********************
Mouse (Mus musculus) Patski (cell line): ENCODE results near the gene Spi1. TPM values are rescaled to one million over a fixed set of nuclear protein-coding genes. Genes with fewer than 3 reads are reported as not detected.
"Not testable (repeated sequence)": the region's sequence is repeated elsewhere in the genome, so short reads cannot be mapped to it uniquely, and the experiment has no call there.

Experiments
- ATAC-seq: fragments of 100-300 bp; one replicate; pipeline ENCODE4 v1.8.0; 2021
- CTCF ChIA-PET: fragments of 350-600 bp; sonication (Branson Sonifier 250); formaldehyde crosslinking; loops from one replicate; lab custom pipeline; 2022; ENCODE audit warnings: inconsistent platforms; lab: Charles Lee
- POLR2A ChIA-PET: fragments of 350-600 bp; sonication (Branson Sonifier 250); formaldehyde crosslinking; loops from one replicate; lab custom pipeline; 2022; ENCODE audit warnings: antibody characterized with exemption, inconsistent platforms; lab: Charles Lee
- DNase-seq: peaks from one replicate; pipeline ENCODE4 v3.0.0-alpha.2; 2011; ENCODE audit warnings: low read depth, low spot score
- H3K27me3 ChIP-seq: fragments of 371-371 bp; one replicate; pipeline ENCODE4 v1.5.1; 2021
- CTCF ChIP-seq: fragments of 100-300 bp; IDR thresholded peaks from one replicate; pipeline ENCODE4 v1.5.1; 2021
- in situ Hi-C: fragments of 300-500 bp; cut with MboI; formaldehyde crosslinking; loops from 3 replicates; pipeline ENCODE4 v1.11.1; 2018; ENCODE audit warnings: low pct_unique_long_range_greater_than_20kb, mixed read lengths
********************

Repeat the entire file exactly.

Mouse (Mus musculus) Patski (cell line): ENCODE results near the gene Spi1. TPM values are rescaled to one million over a fixed set of nuclear protein-coding genes. Genes with fewer than 3 reads are reported as not detected.
"Not testable (repeated sequence)": the region's sequence is repeated elsewhere in the genome, so short reads cannot be mapped to it uniquely, and the experiment has no call there.

Experiments
- ATAC-seq: fragments of 100-300 bp; one replicate; pipeline ENCODE4 v1.8.0; 2021
- CTCF ChIA-PET: fragments of 350-600 bp; sonication (Branson Sonifier 250); formaldehyde crosslinking; loops from one replicate; lab custom pipeline; 2022; ENCODE audit warnings: inconsistent platforms; lab: Charles Lee
- POLR2A ChIA-PET: fragments of 350-600 bp; sonication (Branson Sonifier 250); formaldehyde crosslinking; loops from one replicate; lab custom pipeline; 2022; ENCODE audit warnings: antibody characterized with exemption, inconsistent platforms; lab: Charles Lee
- DNase-seq: peaks from one replicate; pipeline ENCODE4 v3.0.0-alpha.2; 2011; ENCODE audit warnings: low read depth, low spot score
- H3K27me3 ChIP-seq: fragments of 371-371 bp; one replicate; pipeline ENCODE4 v1.5.1; 2021
- CTCF ChIP-seq: fragments of 100-300 bp; IDR thresholded peaks from one replicate; pipeline ENCODE4 v1.5.1; 2021
- in situ Hi-C: fragments of 300-500 bp; cut with MboI; formaldehyde crosslinking; loops from 3 replicates; pipeline ENCODE4 v1.11.1; 2018; ENCODE audit warnings: low pct_unique_long_range_greater_than_20kb, mixed read lengths